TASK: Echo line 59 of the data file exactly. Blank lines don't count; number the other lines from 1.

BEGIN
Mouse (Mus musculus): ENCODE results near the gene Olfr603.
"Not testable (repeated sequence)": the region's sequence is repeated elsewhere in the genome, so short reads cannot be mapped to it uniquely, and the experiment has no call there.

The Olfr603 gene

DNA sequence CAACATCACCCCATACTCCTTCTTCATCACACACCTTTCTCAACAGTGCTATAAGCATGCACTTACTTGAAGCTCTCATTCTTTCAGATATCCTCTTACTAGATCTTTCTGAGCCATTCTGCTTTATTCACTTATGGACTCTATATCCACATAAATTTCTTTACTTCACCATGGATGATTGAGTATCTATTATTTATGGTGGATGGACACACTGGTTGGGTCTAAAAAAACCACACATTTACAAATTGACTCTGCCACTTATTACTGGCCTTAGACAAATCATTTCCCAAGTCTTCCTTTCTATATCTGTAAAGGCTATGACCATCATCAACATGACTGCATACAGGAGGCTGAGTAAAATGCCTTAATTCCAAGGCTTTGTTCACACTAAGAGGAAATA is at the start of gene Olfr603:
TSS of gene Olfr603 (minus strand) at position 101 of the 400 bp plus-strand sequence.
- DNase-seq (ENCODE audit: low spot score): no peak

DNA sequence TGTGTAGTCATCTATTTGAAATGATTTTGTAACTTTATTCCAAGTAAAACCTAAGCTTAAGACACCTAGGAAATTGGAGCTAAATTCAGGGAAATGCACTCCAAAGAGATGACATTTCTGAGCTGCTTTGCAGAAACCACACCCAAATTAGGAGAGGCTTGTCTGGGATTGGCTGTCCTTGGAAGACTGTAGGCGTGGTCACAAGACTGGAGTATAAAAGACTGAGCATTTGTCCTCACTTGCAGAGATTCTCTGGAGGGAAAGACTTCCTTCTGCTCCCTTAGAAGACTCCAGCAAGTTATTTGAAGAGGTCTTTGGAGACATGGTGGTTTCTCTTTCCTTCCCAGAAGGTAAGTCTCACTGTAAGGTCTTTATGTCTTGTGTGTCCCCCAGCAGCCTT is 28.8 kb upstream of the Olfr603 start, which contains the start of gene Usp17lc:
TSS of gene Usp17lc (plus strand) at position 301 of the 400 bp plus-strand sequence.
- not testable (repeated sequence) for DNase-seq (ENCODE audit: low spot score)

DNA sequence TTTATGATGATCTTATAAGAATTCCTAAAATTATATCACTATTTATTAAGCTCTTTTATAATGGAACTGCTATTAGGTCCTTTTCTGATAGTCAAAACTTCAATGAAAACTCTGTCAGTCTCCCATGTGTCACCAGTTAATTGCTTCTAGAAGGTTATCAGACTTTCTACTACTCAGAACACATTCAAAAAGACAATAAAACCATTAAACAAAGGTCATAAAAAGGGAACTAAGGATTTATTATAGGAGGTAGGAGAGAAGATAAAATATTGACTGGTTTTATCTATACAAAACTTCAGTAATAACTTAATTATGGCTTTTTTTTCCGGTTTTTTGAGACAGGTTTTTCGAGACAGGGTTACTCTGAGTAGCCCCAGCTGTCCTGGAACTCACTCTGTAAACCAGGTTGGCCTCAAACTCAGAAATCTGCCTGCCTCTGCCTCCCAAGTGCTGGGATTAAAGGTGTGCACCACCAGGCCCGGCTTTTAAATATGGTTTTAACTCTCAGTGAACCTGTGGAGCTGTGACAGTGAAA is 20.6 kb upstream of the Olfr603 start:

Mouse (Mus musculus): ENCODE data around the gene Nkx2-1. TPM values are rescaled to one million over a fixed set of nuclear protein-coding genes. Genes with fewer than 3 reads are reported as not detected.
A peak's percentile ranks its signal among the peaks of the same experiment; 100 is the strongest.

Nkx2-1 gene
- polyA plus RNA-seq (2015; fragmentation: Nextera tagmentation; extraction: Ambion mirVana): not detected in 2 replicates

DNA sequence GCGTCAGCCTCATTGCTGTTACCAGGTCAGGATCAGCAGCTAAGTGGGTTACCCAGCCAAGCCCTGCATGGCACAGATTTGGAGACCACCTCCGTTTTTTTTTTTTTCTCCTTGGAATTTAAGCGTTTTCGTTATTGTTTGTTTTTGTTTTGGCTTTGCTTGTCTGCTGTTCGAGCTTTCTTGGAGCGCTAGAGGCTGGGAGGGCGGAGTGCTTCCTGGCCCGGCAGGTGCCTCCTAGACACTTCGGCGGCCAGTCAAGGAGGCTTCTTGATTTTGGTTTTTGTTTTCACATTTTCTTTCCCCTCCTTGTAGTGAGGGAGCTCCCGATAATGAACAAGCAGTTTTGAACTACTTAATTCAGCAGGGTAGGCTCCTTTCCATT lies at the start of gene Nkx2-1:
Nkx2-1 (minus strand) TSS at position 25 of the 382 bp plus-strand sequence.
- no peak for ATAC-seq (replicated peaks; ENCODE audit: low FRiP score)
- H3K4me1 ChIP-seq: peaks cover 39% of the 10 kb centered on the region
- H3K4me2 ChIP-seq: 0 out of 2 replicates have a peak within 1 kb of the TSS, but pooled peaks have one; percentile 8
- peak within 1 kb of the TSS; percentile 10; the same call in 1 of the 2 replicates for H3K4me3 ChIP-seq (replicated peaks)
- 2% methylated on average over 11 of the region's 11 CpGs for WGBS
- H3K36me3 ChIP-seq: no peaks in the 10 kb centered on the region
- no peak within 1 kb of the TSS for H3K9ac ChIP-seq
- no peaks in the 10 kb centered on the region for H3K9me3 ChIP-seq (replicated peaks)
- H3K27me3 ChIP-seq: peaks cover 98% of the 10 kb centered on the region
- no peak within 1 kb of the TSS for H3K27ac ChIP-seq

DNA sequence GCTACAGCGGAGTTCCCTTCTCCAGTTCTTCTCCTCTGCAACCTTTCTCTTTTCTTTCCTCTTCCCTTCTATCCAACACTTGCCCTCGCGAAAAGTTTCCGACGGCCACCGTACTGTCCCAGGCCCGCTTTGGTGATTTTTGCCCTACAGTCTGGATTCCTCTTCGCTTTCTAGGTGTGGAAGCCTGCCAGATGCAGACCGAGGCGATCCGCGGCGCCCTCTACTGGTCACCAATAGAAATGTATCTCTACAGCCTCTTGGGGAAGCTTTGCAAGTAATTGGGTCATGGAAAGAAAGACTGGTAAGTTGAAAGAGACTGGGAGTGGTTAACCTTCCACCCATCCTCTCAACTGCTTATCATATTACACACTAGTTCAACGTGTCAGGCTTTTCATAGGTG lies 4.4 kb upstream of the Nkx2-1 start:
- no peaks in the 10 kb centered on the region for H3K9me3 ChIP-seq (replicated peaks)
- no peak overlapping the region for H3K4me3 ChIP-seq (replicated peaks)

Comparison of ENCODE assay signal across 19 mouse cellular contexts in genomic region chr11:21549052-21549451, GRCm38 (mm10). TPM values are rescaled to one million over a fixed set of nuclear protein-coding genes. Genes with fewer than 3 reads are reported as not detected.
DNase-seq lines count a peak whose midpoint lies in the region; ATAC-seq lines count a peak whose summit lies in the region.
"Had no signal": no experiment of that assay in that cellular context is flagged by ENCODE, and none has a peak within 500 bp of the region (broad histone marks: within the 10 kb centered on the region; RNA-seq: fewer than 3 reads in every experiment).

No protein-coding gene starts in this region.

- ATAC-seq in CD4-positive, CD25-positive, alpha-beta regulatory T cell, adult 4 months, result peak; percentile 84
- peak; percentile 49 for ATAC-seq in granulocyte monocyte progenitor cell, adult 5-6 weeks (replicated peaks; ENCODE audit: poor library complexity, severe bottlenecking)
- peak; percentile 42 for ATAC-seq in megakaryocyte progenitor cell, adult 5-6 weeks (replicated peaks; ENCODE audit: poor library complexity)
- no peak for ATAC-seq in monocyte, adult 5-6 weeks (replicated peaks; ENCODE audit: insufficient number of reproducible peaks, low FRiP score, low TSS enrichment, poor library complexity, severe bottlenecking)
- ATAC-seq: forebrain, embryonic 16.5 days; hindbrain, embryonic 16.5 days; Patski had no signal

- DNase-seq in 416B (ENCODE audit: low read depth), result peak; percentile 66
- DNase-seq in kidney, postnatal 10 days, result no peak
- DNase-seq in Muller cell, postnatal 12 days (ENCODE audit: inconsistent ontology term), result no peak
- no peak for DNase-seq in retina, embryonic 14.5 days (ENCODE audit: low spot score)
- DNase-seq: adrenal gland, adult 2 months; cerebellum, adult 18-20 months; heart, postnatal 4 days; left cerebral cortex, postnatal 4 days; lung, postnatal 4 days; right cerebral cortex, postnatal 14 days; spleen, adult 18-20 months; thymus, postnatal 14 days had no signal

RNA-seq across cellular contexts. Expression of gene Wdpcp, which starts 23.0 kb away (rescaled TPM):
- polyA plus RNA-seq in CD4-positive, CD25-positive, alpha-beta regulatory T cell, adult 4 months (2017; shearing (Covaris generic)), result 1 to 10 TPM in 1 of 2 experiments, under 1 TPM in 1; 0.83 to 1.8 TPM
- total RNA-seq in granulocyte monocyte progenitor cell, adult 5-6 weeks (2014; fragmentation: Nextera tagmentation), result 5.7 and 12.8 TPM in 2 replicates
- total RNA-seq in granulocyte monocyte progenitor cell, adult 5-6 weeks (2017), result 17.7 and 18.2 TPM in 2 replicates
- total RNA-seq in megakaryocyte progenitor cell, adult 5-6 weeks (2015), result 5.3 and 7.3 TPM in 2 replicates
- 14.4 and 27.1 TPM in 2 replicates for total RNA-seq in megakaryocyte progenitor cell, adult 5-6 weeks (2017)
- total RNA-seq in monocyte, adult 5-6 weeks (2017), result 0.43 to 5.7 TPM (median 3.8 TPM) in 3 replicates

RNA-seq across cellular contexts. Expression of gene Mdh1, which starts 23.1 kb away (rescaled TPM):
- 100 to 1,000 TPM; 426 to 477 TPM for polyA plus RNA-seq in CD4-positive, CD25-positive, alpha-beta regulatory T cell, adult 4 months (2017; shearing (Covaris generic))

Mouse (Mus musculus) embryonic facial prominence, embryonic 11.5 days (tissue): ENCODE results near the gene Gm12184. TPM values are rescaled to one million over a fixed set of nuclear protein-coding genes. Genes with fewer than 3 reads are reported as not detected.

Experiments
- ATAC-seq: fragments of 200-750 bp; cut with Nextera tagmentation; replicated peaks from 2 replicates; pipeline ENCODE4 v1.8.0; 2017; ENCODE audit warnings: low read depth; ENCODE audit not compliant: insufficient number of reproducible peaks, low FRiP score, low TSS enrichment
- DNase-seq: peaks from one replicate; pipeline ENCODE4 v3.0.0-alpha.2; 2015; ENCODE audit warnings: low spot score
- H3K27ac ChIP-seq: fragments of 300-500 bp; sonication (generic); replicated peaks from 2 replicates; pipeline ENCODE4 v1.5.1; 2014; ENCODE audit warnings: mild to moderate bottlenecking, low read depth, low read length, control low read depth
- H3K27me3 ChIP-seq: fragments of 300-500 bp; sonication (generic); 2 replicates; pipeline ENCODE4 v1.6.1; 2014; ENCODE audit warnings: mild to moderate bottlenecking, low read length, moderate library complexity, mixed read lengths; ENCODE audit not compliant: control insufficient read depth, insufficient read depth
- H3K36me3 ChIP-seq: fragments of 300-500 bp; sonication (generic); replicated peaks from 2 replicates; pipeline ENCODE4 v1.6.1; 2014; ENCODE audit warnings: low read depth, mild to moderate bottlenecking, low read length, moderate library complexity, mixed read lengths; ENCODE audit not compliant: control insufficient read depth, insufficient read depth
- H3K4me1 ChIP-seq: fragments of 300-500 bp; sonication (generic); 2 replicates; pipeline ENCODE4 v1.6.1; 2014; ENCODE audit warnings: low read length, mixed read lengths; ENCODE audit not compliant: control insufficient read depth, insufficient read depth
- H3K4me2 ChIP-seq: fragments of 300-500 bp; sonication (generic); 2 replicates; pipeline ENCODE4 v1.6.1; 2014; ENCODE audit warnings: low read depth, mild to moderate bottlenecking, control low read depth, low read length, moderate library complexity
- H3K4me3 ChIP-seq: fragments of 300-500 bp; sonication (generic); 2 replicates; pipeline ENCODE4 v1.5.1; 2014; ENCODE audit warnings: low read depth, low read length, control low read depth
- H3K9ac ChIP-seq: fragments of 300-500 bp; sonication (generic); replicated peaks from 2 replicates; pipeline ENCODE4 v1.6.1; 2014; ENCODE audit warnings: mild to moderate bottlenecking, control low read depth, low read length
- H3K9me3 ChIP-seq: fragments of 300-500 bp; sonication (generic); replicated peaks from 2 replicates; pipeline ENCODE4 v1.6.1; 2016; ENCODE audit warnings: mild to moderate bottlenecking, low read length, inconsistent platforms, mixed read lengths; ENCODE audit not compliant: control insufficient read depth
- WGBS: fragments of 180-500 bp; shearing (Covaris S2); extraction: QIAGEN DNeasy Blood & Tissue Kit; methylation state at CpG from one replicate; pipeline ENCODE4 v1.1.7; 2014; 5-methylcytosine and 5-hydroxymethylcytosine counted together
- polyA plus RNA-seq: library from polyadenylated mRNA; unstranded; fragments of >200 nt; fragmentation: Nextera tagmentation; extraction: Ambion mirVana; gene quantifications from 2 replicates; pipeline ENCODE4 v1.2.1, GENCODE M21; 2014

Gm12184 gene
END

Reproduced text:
- H3K36me3 ChIP-seq: fragments of 300-500 bp; sonication (generic); replicated peaks from 2 replicates; pipeline ENCODE4 v1.6.1; 2014; ENCODE audit warnings: low read depth, mild to moderate bottlenecking, low read length, moderate library complexity, mixed read lengths; ENCODE audit not compliant: control insufficient read depth, insufficient read depth